Also this month, CRL and National People’s Action delivered to regulators more than 150,000 petitions urging the officials to crack down on high-cost payday lending. Also part of the petition drive were CREDO and Green America and Americans for Financial Reform.

For more than a decade, payday lending has been a centerpiece of the Center for Responsible Lending’s policy efforts. The new CFPB findings strengthen earlier independent research by CRL.

Commenting on CFPB’s findings, Uriah King, CRL’s vice-president of state policy, said, “This white paper affirms our long-standing critique of payday lending. The debt trap of payday loans is now official.”

Charlene Crowell is a communications manager with the Center for Responsible Lending. She can be reached at Charlene.crowell@responsiblelending.org.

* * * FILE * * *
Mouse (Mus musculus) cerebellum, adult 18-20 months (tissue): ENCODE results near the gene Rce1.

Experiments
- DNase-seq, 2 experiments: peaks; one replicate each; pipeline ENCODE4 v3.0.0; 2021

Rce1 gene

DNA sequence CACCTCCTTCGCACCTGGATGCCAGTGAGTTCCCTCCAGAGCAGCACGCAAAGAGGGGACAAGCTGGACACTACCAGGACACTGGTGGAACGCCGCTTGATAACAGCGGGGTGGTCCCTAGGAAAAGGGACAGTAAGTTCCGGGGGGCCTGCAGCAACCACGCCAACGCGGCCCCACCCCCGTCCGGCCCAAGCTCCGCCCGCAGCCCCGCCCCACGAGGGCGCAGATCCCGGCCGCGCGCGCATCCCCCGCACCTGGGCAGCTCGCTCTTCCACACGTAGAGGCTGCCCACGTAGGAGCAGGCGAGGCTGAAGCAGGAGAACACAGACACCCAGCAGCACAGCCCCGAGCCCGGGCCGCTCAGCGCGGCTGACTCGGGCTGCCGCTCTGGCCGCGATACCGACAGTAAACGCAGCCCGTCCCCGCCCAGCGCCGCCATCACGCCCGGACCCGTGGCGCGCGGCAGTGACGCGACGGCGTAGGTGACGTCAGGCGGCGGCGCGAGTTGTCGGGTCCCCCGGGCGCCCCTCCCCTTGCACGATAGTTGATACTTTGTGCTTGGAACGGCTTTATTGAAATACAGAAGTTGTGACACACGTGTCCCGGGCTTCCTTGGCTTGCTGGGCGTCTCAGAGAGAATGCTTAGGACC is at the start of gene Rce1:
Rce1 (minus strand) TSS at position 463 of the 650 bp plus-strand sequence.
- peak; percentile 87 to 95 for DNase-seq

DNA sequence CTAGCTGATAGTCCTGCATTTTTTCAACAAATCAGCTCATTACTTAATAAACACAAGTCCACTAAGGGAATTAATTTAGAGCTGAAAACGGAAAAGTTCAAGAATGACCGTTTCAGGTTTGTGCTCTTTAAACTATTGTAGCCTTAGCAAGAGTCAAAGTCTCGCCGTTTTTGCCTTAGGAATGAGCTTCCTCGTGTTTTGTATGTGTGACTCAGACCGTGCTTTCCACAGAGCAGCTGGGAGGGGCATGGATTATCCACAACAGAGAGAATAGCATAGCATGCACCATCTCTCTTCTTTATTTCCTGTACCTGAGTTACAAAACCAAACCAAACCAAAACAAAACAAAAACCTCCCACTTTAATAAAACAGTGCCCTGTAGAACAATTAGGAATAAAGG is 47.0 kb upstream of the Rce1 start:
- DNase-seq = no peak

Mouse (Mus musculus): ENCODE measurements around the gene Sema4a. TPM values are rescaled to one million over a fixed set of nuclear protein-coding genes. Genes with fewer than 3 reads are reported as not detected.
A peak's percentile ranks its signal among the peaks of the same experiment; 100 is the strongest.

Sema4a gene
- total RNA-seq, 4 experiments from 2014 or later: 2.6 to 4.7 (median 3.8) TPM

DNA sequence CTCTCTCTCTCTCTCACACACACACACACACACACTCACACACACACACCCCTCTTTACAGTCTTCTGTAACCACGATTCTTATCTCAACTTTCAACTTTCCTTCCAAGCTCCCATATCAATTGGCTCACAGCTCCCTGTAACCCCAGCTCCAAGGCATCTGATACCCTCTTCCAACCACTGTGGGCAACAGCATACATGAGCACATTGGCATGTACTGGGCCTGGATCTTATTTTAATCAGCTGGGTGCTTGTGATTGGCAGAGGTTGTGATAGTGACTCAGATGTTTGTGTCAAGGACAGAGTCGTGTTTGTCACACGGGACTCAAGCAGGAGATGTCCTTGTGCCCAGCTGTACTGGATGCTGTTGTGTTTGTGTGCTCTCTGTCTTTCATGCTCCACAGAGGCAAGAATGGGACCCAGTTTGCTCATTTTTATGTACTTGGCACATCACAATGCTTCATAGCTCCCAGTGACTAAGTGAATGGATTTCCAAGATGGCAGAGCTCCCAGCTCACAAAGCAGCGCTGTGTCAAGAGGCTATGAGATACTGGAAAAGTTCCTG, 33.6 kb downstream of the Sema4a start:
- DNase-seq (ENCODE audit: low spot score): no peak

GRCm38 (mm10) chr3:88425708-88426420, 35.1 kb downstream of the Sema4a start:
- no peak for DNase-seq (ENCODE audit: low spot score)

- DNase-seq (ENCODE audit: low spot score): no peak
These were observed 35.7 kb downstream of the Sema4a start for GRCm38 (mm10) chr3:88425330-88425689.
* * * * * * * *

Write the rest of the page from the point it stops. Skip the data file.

Understanding the NRA's 'Logic'

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(NNPA) Every time the National Rifle Association (NRA) or its political allies block any form of gun control, people throw up their hands in complete frustration trying to figure out why the NRA will, seemingly, never agree to any sort of reasonable gun control. The answer is quite simple: the NRA believes that any degree of gun control is a slippery slope which will inevitably lead to more restrictions on the use of fire arms. Once you appreciate the NRA’s “logic,” their positions—as backward and anti-social as they are—take on a different meaning.

What is critical that one appreciates is that the NRA is not so much focused on this or that piece of gun control legislation. I would wager that they probably care little about whether a clip has three bullets or 300. What they care about is that restrictions on any ammo clip will result, over time, in greater restrictions on guns.

It is, therefore, important that those of us who believe that it is not a great idea for mentally disturbed individuals to have access to firearms, to never assume that passionate pleas to the NRA or its political allies will work. The NRA has inoculated itself against passionate pleas. The ghosts of the children killed at the daycare center in Newtown, Conn. could appear in front of the headquarters of the NRA and it would make no difference.